“CONFLICT is prevalent in all multicultural settings,” says Associate Professor Dr Alberto Gomes, an anthropologist at Australia’s La Trobe University. Quoting studies by other researchers, Gomes says it is common for different groups to have stereotypes about, or even dislike, each other.
This question of conflict and civility between different groups is relevant for Malaysia today given that it comes when the country is gearing up to celebrate the 52nd anniversary of our independence.
Gomes’s work is focused on asking how people in multicultural settings successfully avoid and avert conflict and violence. He has studied “civility”, what the Oxford English Dictionary defines as “politeness” and “consideration”, in both Malaysia and India. The premise for his studies is, “The self and the other are not two separate extremes, but rather interdependent.”
Forms of civility
At a 17 Aug 2009 talk at University College Sedaya International (UCSI) in Kuala Lumpur themed Celebrating Diversity, Gomes says there are four forms of civility:
The quotidian — for example, exchanging fruit or food with neighbours, saying “hi” to strangers, and so on;
The organic — an inclusion of “outsiders” into a social and cultural network of “insiders”; for example, by calling an unrelated elder “pak cik”, or the concept of “mateship” in Australia;
The imposed — where there are national laws and policies designed to build community cohesion; for example, the UK’s community cohesion policy in northern England after racial riots there in 2001;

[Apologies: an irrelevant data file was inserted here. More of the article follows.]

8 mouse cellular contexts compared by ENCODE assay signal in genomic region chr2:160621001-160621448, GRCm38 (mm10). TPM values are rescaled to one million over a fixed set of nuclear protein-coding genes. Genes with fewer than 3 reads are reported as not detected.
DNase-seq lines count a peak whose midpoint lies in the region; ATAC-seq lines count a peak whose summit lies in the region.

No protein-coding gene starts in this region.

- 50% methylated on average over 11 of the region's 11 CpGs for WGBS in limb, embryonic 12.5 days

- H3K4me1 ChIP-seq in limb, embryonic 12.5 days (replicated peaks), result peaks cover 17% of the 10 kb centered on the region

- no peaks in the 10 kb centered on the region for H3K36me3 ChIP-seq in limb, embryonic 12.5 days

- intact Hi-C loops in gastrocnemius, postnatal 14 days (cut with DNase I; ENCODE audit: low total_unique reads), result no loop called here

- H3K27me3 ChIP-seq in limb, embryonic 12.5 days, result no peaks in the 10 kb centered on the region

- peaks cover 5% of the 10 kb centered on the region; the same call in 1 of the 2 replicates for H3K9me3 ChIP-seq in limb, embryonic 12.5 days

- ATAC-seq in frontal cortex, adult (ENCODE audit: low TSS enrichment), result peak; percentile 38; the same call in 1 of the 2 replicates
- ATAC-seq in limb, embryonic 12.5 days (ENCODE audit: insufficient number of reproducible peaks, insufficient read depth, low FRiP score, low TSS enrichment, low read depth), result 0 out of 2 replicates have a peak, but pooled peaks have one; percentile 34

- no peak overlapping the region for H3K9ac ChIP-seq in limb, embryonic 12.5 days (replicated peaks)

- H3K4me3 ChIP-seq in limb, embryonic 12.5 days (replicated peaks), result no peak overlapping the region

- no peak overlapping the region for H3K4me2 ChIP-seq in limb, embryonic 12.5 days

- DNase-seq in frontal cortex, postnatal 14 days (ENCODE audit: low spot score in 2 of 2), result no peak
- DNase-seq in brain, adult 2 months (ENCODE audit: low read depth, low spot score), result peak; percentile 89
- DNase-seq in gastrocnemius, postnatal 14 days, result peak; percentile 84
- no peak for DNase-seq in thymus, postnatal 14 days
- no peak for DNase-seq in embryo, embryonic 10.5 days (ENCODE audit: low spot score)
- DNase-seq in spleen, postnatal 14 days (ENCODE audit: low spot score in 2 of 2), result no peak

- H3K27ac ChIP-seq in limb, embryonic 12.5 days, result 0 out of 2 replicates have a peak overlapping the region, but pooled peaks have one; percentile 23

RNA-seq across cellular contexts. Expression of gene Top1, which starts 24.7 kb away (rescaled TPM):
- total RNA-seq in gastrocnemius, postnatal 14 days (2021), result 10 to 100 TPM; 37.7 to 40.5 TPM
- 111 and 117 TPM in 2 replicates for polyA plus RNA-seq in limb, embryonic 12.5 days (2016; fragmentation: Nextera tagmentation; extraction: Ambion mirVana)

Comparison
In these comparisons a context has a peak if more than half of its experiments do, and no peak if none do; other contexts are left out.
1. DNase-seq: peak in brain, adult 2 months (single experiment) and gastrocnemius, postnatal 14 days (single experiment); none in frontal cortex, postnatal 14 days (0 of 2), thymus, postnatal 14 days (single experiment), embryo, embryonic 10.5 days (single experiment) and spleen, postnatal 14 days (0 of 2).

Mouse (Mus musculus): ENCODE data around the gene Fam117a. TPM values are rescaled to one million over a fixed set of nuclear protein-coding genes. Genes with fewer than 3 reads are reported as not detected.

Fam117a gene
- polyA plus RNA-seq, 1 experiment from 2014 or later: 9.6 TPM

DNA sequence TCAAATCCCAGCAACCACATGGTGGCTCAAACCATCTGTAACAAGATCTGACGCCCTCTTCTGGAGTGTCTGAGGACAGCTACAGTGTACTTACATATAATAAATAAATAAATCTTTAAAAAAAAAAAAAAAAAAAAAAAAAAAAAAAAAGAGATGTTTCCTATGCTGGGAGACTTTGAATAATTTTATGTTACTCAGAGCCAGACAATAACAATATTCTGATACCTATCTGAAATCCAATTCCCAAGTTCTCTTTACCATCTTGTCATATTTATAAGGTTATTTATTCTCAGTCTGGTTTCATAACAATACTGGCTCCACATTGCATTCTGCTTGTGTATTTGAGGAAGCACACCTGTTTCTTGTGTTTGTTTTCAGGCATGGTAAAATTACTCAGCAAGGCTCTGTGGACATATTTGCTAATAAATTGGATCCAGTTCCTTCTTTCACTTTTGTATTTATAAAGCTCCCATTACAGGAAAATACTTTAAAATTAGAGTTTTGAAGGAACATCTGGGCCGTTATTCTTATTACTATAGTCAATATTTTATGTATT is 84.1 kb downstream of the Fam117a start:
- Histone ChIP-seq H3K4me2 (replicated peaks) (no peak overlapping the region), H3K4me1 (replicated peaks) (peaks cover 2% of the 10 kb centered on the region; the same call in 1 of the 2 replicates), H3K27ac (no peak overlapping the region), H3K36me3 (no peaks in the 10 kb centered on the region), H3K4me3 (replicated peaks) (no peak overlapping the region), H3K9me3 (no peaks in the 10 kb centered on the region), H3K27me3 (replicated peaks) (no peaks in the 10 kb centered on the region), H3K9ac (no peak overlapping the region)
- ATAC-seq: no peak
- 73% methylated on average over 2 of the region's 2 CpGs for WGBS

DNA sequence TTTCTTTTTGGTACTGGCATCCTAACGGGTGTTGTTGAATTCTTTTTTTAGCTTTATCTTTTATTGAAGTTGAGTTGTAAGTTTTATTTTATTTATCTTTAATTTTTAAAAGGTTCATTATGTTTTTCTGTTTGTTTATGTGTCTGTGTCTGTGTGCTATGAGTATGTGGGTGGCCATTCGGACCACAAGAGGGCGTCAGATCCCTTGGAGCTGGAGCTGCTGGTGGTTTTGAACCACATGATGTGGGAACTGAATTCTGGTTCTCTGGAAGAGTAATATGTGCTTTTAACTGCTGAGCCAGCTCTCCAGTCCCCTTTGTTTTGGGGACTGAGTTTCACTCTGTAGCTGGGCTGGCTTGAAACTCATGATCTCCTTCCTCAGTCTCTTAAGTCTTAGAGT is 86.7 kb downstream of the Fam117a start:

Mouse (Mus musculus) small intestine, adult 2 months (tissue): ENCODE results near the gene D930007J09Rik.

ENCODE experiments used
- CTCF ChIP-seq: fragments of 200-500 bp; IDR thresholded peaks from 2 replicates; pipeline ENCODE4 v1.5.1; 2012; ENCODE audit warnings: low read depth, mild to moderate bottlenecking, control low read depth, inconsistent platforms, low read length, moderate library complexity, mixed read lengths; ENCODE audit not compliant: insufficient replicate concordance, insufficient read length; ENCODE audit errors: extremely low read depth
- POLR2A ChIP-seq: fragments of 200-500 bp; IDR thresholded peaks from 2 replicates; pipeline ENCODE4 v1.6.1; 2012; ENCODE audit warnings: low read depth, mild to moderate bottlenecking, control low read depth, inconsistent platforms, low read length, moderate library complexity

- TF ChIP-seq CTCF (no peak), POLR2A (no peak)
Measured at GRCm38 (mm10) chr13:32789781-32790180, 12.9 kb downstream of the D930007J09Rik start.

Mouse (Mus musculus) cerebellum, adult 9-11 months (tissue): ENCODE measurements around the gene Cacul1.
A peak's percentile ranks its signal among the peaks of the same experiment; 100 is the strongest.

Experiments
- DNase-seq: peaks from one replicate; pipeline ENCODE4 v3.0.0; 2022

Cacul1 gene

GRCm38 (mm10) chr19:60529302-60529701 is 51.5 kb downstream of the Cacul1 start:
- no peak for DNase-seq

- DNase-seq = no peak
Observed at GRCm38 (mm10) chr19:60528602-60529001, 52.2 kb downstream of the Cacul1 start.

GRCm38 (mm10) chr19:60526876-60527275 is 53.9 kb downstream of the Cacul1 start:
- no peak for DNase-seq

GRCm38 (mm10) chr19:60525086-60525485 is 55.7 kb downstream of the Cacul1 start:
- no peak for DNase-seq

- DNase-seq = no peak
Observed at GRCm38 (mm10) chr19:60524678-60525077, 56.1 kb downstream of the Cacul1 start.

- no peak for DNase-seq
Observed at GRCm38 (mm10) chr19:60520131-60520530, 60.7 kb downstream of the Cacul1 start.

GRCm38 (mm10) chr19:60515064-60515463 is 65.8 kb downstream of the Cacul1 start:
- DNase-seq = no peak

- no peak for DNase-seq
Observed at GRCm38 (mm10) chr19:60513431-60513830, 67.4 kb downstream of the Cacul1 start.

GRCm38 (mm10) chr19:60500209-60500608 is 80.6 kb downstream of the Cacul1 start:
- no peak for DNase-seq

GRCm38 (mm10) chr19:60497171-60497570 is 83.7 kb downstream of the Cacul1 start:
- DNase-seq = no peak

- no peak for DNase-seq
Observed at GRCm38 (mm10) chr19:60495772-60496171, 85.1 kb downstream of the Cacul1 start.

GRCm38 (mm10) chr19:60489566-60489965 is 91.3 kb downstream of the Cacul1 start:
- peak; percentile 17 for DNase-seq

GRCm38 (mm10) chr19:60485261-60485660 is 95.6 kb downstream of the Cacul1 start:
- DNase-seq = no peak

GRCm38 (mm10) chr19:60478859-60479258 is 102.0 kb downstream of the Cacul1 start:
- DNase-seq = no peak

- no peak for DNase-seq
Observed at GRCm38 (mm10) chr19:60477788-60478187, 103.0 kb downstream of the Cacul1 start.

The sly — where an individual conceals or evades his or her true feelings to avoid reprisals, humiliation or oppression.
Honesty not the best policy?
Of the four types of civility, Gomes says the sly form is the most problematic simply because of its premise. “Honesty can lead to violence, and sometimes we need to mask our true feelings. The Orang Asli are masters [of sly civility], because [their] honesty could destroy them.”
The statistics lend weight to this hypothesis: there are only 150,000 Orang Asli in Malaysia, a mere 0.5% of the current total population. And, as Gomes says, their relationship with other communities, especially Malay Malaysians, has been one of submission to dominance. Over the course of history, the Orang Asli have been at the losing end of land disputes in which they have been displaced, and were also the targets of raids throughout the 18th century in which they were taken as slaves, says Gomes.
It is within this context that particular stereotypes about Orang Asli evolved among some Malay communities, and vice versa. In other words, to many Malays, Orang Asli are “dirty” and “live like chickens”, while to many Orang Asli, Malays “can’t be trusted”.
But because the Orang Asli are the less powerful in this relationship, they are the ones who lead a “double life” — having one set of rules within the community, but presenting a different face to outsiders.
Gomes observes that among themselves, Orang Asli are incredibly egalitarian, respectful of individual dignity (even a parent cannot force a child to do something the child is unwilling to), gregarious and non-aggressive. And yet to the outside world, they are shy and timid. What gives?
Orang Asli in Kampung Rembai, Selangor (Pic by Adzla @ Flickr)